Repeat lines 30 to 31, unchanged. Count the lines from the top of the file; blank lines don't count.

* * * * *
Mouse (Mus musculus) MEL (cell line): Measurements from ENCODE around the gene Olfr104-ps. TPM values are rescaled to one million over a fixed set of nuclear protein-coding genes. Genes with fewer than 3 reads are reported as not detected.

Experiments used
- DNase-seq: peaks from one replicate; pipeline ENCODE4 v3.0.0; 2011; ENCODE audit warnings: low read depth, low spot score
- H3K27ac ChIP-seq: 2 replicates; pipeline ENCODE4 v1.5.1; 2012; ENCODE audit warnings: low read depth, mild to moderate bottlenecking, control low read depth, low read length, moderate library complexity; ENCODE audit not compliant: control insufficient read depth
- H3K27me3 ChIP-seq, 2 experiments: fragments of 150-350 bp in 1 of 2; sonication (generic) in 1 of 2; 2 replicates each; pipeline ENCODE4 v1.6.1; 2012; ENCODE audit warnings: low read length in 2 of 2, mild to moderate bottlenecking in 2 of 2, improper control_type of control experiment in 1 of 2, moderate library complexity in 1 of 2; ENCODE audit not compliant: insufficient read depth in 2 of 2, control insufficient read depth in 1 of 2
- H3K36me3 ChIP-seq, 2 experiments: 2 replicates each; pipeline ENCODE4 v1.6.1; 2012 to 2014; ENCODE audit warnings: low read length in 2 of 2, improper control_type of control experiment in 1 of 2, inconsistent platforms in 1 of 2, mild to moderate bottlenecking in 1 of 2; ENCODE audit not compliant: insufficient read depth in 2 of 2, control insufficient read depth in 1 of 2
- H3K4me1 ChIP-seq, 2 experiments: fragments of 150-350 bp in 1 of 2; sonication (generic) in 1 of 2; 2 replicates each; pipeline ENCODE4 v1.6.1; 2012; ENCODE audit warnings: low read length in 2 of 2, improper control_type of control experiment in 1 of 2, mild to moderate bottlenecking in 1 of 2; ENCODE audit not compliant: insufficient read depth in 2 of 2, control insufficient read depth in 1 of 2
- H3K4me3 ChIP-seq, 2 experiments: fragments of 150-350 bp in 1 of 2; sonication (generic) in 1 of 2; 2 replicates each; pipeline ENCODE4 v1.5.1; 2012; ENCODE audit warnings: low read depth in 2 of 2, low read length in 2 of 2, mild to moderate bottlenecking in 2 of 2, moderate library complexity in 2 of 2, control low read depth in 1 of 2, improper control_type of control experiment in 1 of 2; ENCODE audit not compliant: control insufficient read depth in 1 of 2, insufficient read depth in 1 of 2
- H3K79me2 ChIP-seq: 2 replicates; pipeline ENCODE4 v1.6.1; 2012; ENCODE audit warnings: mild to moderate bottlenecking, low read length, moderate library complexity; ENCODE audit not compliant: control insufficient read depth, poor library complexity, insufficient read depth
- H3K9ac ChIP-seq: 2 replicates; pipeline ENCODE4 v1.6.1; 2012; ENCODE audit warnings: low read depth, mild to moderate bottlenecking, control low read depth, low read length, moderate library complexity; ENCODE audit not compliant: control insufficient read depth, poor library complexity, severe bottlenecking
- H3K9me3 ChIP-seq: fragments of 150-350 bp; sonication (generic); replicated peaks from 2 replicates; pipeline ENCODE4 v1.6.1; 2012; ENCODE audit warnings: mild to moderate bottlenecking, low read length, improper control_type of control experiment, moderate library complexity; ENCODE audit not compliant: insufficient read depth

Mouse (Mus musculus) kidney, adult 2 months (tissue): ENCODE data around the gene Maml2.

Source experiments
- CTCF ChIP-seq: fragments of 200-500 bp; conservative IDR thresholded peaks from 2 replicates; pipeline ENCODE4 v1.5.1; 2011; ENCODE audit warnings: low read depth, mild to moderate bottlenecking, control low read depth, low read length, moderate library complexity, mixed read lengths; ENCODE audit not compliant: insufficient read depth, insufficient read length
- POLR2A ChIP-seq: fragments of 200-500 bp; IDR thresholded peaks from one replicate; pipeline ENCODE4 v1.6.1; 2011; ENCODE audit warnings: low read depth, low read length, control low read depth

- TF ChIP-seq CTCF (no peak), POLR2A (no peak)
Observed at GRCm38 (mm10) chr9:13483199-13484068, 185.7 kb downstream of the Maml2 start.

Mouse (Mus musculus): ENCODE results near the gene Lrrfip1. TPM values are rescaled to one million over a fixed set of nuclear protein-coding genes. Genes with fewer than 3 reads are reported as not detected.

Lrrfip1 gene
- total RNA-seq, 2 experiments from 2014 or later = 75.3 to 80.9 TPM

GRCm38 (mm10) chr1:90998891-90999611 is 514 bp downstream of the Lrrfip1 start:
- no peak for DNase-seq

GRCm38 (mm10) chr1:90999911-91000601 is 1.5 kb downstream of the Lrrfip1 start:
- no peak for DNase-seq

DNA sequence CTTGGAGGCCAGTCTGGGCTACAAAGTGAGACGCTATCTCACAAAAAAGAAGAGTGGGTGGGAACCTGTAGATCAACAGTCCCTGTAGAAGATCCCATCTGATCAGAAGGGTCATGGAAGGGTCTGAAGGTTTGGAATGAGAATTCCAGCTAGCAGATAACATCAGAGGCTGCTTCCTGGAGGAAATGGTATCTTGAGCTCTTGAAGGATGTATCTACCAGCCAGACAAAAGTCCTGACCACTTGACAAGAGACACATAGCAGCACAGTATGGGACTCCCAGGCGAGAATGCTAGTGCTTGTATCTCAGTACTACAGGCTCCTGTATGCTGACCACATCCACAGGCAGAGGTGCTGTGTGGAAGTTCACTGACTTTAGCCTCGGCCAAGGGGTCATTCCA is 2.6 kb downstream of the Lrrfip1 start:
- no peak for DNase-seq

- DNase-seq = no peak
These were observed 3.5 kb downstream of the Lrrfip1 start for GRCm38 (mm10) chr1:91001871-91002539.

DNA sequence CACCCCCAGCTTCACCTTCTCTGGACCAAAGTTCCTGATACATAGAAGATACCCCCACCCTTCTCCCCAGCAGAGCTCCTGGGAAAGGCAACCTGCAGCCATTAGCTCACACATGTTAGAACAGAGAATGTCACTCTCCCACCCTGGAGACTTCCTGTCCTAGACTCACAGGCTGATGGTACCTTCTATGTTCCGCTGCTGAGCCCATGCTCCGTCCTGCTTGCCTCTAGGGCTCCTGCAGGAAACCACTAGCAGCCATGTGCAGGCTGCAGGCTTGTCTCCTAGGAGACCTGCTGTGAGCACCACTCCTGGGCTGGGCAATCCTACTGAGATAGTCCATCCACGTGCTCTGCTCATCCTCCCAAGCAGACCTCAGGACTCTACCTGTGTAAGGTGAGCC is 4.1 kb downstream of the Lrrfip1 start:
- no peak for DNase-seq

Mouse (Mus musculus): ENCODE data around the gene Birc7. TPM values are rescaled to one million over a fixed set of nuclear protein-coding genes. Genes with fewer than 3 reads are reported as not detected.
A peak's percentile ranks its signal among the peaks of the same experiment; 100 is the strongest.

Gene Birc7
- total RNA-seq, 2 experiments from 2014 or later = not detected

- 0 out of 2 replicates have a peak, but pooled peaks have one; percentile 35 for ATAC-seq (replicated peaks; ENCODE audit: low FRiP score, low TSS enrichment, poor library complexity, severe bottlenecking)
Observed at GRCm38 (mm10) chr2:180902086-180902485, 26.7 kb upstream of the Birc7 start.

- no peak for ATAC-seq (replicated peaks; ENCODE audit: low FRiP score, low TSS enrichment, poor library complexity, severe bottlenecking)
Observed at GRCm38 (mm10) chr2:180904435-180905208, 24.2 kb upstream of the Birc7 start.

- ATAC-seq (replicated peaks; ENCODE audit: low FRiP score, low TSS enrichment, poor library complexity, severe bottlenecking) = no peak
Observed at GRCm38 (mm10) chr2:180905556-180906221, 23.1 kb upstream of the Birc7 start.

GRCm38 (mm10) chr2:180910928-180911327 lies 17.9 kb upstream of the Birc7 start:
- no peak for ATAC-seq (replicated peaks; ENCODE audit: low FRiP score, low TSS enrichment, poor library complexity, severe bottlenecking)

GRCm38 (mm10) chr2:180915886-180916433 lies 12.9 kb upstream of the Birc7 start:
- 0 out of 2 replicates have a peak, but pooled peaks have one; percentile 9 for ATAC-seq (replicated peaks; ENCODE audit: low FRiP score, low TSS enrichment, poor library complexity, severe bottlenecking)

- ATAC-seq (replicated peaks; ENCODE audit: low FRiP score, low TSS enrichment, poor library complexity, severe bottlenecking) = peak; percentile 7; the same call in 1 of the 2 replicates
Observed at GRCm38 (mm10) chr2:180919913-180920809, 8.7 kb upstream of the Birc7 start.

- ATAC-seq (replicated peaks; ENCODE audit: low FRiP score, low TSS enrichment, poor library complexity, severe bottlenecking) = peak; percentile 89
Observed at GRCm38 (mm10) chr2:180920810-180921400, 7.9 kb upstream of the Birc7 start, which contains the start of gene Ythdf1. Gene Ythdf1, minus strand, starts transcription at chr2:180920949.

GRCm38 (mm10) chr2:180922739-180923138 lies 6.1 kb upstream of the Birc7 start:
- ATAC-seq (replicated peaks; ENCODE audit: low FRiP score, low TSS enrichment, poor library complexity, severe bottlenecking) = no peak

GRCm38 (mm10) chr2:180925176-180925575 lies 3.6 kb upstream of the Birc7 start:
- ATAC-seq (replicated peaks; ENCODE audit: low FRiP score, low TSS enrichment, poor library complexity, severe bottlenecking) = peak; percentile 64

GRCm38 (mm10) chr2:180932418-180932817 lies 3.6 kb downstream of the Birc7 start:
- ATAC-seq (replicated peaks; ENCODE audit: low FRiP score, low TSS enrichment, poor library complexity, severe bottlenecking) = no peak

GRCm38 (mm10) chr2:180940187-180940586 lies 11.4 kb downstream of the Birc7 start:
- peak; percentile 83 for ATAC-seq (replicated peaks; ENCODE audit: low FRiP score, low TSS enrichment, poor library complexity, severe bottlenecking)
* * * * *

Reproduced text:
- no peak for DNase-seq

Mouse (Mus musculus): ENCODE data around the gene Birc7. TPM values are rescaled to one million over a fixed set of nuclear protein-coding genes. Genes with fewer than 3 reads are reported as not detected.